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Using ZF’s Zend_Db_Table Module with Standalone PHP Applications August 7, 2012

Posted by Tournas Dimitrios in PHP, Zend Framework v1.10.

That’s the beauty of Zend Framework’s structure , using one (or more) of it’s modules as separate snippets into standalone PHP applications is really simple .  This framework implements many well proven design patterns to build loosely coupled PHP applications . No matter the size of the application you plan to build , it’s good to implement well proven architecture-design from the beginning . Who knows , a simple application might evolve into a complex structure in the future🙂 .
Today’s article will demonstrate the use of ZF’s database module , the Zend_Db_Table module , into a standalone PHP application . This module implements , behind the scenes , the “Table Data Gateway” design pattern (TDG) . This pattern , acts as a “Gateway” between our application and the database table , achieving separation  of domain logic from SQL statements . If that sounds complicated , allow me to attempt a second time . A PHP Class forms a Gateway  to the database-table , and the rest of the application needs to know nothing about SQL , and all the SQL that accesses the database (hope this second attempt was more descriptive) .

In the TDG pattern each database-table is represented by a PHP Class (usually the name of the Class reflects the name of the database-table )  . The Class provides methods for many common operations on tables , though this base class is extensible , so you can add custom logic . A practical example will shed more light into my thoughts .

set_include_path( 'C:\phpLib\library') ;
require_once 'Zend/Loader/Autoloader.php';
$autoloader = Zend_Loader_Autoloader::getInstance() ;

//Using Zend_Config to pass parameters into Db-connection
$config = new Zend_Config(
        'database' => array(
            'adapter' => 'Mysqli',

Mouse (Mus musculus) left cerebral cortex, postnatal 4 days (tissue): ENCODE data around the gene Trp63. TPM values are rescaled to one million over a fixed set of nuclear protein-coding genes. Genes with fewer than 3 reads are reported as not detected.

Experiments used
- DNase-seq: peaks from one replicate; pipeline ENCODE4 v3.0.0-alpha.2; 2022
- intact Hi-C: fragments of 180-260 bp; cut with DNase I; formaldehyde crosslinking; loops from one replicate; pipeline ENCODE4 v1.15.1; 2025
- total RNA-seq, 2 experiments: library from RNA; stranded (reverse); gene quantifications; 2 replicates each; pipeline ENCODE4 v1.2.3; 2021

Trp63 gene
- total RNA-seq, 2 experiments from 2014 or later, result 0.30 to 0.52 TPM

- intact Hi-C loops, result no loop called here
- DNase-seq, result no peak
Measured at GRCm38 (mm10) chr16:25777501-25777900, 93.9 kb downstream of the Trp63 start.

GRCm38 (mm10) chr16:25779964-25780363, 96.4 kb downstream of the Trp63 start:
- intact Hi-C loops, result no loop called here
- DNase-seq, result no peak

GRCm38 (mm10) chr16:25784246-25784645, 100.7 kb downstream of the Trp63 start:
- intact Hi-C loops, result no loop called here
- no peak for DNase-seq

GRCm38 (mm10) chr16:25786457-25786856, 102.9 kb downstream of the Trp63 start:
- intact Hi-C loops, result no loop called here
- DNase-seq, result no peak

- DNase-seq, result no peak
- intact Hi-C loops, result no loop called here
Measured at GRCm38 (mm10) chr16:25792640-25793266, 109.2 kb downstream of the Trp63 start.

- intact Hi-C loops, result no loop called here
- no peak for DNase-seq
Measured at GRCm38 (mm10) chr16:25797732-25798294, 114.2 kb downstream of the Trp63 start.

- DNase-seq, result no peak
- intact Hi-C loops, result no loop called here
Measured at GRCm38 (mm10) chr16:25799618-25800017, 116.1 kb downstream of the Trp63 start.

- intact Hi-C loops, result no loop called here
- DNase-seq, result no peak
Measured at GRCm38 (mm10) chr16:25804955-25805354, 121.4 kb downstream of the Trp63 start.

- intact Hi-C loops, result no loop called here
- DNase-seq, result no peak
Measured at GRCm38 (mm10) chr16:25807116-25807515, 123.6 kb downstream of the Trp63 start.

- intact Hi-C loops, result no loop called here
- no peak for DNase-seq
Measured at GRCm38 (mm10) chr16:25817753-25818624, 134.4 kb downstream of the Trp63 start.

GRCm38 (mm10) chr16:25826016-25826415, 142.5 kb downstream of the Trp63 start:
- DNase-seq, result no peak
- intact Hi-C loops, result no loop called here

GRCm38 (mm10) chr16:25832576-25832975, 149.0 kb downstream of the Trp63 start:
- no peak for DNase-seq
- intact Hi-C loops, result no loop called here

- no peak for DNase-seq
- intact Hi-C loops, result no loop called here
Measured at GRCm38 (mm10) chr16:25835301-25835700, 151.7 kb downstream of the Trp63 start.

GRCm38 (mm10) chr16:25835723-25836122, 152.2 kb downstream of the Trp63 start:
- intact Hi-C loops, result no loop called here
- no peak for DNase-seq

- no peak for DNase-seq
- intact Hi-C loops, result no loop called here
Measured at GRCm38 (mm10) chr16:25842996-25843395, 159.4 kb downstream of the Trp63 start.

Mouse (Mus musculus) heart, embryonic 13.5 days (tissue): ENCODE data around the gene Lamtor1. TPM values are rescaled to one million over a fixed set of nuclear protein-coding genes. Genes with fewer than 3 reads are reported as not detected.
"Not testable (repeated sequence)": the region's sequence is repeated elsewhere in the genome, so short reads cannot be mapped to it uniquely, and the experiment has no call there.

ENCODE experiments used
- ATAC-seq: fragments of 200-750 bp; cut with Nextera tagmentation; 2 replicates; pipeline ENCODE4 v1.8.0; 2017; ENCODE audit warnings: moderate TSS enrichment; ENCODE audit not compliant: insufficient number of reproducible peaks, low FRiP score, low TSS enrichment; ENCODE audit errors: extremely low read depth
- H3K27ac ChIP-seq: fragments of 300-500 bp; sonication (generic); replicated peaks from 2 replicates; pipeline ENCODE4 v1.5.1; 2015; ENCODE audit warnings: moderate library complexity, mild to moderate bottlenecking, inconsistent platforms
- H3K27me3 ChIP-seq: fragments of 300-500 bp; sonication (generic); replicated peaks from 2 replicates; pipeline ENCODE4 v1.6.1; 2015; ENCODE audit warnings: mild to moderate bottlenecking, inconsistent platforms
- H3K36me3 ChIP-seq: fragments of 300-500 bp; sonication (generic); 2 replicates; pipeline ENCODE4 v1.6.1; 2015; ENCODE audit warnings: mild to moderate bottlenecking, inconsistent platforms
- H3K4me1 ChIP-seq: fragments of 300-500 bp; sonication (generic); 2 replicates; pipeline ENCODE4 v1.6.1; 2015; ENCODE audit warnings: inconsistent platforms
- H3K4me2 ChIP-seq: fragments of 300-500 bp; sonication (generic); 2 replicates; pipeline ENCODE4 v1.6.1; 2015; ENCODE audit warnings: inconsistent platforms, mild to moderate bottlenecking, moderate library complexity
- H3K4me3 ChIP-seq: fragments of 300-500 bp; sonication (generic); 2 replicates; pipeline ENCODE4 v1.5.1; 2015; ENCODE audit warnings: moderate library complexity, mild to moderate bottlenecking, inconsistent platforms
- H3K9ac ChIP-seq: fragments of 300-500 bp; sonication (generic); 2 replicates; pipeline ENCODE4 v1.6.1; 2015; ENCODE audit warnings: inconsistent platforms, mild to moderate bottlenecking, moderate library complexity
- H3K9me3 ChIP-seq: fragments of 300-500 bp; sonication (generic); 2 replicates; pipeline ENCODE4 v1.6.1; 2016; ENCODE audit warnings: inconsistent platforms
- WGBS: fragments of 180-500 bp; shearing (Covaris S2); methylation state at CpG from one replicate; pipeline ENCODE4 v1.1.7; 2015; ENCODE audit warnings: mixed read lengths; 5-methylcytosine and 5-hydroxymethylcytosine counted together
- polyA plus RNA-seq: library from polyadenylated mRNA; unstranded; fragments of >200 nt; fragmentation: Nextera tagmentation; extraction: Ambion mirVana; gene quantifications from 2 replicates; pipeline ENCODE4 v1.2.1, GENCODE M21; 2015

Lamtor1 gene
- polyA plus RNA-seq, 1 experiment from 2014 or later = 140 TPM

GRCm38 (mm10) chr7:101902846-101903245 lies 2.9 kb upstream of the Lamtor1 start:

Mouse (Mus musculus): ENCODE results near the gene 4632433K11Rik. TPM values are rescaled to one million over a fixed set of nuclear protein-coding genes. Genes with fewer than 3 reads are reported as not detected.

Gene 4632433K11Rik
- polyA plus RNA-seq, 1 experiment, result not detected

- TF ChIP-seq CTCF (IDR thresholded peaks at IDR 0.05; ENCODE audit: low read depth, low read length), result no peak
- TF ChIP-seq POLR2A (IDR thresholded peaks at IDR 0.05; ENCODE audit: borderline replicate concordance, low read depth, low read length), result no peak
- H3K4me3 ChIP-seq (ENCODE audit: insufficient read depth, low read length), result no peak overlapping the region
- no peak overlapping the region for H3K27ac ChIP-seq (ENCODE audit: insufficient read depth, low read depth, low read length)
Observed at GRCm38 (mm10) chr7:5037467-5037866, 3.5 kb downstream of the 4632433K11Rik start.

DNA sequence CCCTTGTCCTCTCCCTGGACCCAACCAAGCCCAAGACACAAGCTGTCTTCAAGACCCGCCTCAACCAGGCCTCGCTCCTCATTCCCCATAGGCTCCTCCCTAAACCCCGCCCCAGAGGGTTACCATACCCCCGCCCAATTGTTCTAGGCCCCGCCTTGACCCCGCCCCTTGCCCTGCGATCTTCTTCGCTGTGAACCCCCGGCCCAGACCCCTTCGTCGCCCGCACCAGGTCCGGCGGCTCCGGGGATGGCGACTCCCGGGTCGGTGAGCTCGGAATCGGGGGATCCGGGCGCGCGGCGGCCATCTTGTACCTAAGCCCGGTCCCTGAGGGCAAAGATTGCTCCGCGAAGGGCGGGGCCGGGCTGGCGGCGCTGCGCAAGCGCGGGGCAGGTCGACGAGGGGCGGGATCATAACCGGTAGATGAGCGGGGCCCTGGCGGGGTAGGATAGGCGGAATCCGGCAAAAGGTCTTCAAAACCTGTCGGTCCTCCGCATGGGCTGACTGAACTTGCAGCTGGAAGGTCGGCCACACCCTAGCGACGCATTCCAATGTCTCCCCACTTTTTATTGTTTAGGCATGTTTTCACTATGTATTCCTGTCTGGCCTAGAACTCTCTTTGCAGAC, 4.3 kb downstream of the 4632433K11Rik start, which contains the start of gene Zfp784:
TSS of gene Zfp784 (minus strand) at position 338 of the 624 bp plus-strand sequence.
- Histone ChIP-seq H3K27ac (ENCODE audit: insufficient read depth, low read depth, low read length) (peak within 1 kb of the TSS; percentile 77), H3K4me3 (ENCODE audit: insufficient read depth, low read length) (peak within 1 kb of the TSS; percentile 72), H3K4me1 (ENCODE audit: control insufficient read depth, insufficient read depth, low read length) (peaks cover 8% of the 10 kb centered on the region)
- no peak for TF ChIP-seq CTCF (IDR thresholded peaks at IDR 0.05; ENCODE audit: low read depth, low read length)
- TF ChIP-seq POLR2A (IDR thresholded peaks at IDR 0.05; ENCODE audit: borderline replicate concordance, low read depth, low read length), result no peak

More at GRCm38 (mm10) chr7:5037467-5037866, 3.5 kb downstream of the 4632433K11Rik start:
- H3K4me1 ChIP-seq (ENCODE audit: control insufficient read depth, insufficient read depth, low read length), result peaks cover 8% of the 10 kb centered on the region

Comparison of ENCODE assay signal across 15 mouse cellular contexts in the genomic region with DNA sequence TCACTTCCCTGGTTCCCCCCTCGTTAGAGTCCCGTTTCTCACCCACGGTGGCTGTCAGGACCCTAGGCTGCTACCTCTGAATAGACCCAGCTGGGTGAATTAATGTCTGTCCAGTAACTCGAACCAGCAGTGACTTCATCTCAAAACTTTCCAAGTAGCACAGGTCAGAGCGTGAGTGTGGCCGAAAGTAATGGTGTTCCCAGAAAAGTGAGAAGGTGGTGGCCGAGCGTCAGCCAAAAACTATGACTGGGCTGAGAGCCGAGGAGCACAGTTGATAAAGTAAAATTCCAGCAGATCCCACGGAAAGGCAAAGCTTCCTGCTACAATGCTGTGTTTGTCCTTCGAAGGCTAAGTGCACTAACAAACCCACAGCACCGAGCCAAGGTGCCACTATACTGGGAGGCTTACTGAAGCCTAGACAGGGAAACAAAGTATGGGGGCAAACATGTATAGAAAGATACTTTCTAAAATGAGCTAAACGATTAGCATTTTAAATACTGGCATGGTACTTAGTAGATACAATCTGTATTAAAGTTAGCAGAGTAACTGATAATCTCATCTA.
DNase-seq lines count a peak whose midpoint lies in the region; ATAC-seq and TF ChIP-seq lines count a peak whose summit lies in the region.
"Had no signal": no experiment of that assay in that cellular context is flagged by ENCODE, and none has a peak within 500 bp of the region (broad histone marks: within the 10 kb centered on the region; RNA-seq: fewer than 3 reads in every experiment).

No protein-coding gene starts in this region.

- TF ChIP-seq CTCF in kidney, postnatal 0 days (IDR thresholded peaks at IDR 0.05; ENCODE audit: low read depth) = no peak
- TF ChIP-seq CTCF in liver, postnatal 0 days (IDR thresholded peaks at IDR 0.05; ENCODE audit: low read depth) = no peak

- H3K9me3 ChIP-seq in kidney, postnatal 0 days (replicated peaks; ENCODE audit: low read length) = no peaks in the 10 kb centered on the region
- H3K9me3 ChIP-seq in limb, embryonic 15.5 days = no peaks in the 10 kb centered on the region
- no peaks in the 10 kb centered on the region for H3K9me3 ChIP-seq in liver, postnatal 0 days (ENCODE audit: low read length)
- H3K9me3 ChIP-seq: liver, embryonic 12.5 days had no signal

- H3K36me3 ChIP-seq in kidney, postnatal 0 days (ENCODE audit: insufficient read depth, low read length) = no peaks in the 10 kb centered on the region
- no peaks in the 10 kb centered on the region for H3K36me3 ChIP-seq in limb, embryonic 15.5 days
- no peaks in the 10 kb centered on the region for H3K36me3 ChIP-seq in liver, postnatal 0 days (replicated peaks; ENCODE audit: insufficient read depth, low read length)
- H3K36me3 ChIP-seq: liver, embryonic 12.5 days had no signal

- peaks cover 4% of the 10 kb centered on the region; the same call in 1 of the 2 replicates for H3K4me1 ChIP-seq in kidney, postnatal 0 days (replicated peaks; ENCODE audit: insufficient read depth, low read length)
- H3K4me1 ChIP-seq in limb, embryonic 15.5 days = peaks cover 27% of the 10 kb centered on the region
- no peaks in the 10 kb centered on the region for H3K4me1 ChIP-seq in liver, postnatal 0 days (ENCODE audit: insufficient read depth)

'params'  => array(
                'host'     => '',
                'dbname'   => 'world',
                'username' => 'root',
                'password' => '',
$db = Zend_Db::factory($config->database);

// OR alternatively passing credentials hard-coded
 $db = Zend_Db::factory('Pdo_Mysql' ,  array(
    'host'     => '',
    'username' => 'root',
    'password' => '',
    'dbname'   => 'world'

try {
$db->getConnection() ;
class Country extends Zend_Db_Table_Abstract
   public function getAll()
      return $this->fetchAll();

$countries = new Country() ;
foreach($countries->getAll() as $values)
  echo $values['Name']."<br \>";

} catch (Zend_Db_Adapter_Exception $e) {

echo "<strong>Database connection failed :</strong>
	<li>Perhaps a failed login credential, or perhaps the RDBMS is not running</li>
" ;
} catch (Zend_Exception $e) {

echo "<b>Database connection failed :</b> <br \>
<li>perhaps factory() failed to load the specified Adapter class</li>" ;

Let’s  explain the code :

  • Line 2 : Setting the path of ZF’s  library location
  • Line 3 – 4 : Instantiation of the auto-loader . From now , we don’t have to define “require_once” statements anymore , as  auto-loading will handle all the necessary steps for us .
  • Creating an instance of a database adapter Class using the static method Zend_Db::factory() by passing two arguments (the type of connection — PDO , Mysql , SQL3 …… — , the second argument is an array of all DB credentials ) .
  • Line 33 : Creating an instance of an Adapter class does not immediately connect to theRDBMS server . The Adapter saves the connection parameters, and makes the actual connection on demand, the first time you need to execute a query. This ensures that creating an Adapter object is quick and inexpensive . You can create an instance of an Adapter even if you are not certain that you need to run any database queries during the current request your application is serving . If you need to force the Adapter to connect to the RDBMS , use the getConnection() method . It can be useful to force the connection if you want to catch any exceptions it throws as a result of invalid account credentials , or other failure to connect to the RDBMS server . These exceptions are not thrown until the connection is made , so it can help simplify your application code if you handle the exceptions in one place , instead of at the time of the first query against the database .
  • Line 35 – 41 : The Class that implements the TDG design pattern (it’s name reflects the name of the database-table we want to access ) .
  • Line 43 – 47 : Instantiation of the “Country” Class and accessing all values (looping through it’s content )
  • Line 6 – 22 : A good practice is to not hard-code credentials into the PHP file , an external configuration file should hold all these details . ZF’s   Zend_Config  module is proper to read external configuration files . Our code is now more portable .

It’s clearly shown in the previous code how the abstraction is achieved , there are no SQL statements defined into our PHP application (no spaghetti code ) . Our TDG pattern hides all the SQL logic .


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